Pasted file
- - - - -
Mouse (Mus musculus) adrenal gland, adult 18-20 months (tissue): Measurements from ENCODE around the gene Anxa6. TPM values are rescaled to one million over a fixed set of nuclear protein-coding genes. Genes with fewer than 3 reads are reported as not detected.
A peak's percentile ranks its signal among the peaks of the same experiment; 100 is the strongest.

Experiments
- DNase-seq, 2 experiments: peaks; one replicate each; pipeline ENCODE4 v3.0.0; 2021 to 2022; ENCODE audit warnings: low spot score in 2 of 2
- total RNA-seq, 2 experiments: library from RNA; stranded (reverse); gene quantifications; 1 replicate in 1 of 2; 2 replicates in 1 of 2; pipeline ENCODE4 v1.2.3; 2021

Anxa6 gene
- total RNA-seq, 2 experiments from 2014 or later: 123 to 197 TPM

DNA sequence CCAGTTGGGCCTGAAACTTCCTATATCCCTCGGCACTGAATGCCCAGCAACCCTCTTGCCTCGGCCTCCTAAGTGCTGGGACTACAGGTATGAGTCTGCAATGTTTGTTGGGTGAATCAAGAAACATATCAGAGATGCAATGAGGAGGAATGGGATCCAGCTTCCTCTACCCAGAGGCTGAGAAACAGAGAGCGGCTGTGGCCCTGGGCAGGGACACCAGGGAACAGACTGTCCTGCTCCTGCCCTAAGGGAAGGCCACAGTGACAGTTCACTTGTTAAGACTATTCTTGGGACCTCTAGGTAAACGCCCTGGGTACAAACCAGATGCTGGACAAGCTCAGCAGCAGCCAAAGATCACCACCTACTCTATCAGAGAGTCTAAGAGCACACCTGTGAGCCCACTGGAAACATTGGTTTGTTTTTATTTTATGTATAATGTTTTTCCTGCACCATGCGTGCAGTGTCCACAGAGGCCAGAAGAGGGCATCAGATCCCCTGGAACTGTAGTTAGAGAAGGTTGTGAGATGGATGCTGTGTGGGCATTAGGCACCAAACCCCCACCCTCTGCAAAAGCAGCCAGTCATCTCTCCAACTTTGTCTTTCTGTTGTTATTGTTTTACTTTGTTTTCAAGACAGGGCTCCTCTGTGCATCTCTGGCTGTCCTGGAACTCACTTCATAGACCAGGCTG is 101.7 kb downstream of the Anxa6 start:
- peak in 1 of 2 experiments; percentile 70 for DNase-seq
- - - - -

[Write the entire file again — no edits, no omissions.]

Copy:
Mouse (Mus musculus) adrenal gland, adult 18-20 months (tissue): Measurements from ENCODE around the gene Anxa6. TPM values are rescaled to one million over a fixed set of nuclear protein-coding genes. Genes with fewer than 3 reads are reported as not detected.
A peak's percentile ranks its signal among the peaks of the same experiment; 100 is the strongest.

Experiments
- DNase-seq, 2 experiments: peaks; one replicate each; pipeline ENCODE4 v3.0.0; 2021 to 2022; ENCODE audit warnings: low spot score in 2 of 2
- total RNA-seq, 2 experiments: library from RNA; stranded (reverse); gene quantifications; 1 replicate in 1 of 2; 2 replicates in 1 of 2; pipeline ENCODE4 v1.2.3; 2021

Anxa6 gene
- total RNA-seq, 2 experiments from 2014 or later: 123 to 197 TPM

DNA sequence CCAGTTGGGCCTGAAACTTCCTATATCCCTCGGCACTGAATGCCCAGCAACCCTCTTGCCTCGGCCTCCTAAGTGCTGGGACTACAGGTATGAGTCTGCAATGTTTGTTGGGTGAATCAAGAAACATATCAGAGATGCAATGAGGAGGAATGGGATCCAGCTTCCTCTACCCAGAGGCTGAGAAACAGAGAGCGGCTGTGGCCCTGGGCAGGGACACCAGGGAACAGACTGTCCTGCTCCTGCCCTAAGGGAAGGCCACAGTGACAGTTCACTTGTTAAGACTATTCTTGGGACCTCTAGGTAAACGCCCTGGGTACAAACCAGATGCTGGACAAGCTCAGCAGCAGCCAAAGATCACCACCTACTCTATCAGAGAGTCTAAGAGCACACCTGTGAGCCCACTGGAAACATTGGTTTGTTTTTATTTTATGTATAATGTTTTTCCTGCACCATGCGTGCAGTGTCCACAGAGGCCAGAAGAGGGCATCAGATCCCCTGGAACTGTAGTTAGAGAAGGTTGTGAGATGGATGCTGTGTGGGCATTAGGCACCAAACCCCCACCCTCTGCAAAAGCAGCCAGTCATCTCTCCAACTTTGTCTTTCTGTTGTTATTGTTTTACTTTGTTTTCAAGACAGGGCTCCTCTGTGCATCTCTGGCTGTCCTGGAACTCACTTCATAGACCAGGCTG is 101.7 kb downstream of the Anxa6 start:
- peak in 1 of 2 experiments; percentile 70 for DNase-seq